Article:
Some of the most interesting chapters in my opinion pertain to women connected to Nero and his reign. Chapter XCII concerns the life of Agrippina, mother of the monstrous Nero. Chapter XCII, tells the tale of Epicharis, a freedwoman, who joined the conspiracy against Nero and committed suicide rather than give the names of the conspirators. Chapter XCIV, recounts how Pompea Paulina wife of Seneca, Nero's tutor, tried to commit suicide with her husband but was rescued by Nero at the last moment. And lastly, Chapter XCV tells the legend of Sabina Poppea, the scheming wife of Nero, who dies ignominiously after being kicked by her husband while pregnant. Some other interesting women in the text include Lesbia, Minerva, and various Queens (Dido, Jacosta, etc).

Boccaccio stresses that women should be learned, loyal, and virtuous. He digresses lengthily on the virtues of Roman conception of marriage and laments how women in his time get married more than once. Likewise, he warns against lust and excessive scheming. Each chapter follows a similar structure. First, he begins with the name of the woman, her parentage, and her rank. Then, an explanation of her fame with allusions to historians and other authorities. Each ends concludes with an often lengthy moralizing precept.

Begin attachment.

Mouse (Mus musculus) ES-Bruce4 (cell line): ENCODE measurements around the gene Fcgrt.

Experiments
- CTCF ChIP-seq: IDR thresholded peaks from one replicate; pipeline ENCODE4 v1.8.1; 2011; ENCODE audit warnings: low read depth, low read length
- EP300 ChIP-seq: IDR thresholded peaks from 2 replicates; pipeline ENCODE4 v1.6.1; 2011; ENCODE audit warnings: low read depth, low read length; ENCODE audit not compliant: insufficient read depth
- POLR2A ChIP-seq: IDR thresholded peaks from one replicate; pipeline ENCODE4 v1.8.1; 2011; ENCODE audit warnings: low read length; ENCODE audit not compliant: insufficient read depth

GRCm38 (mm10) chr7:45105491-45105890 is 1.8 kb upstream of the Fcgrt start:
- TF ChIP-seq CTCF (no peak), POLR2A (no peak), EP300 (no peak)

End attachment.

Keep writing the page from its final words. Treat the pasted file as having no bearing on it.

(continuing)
This is an absolutely fascinating text. Often Boccaccio's Decameron overshadows his lesser known works. He also wrote a similar history of famous men which sadly does not have an English translation (an Italian edition exists in print). Virginia Brown provides a wonderful introduction, a source list for each chapter, and a truly beautiful translation which is a joy to read. It is fascinating comparing Boccaccio's account of famous women with Christine de Pizan's The Book of the City of Ladies (considered the first feminist history). A must buy for the lay person and Medieval/Renaissance historian alike.
2 von 2 Kunden fanden die folgende Rezension hilfreich
Great edition of a wonderful early Renaissance work 5. März 2010
Von K. C. King - Veröffentlicht auf Amazon.com
Format: Gebundene Ausgabe Verifizierter Kauf
Boccaccio's De Claribus Mulieribus (Of Famous Women) is a wonderful compendium of 100 classical and medieval stories about pagan women (and six about Christian women). you can read about Amazons, courtesans, chaste wives and teacherous ones, Queens and poets. Virginia Brown's translation is excellent, and it is invaluable to have the Latin text on facing pages. (Note: only the hardback edition has the Latin).
4 von 6 Kunden fanden die folgende Rezension hilfreich
Entertaining, middle age reading 16. Februar 2006
Von Abelard fan - Veröffentlicht auf Amazon.com
Format: Gebundene Ausgabe
This book was awesome and entertaining. It was easy reading. Reading this book I wondered how much was true and how much was based on myth. If these lives were all true, then history should be renamed herstory!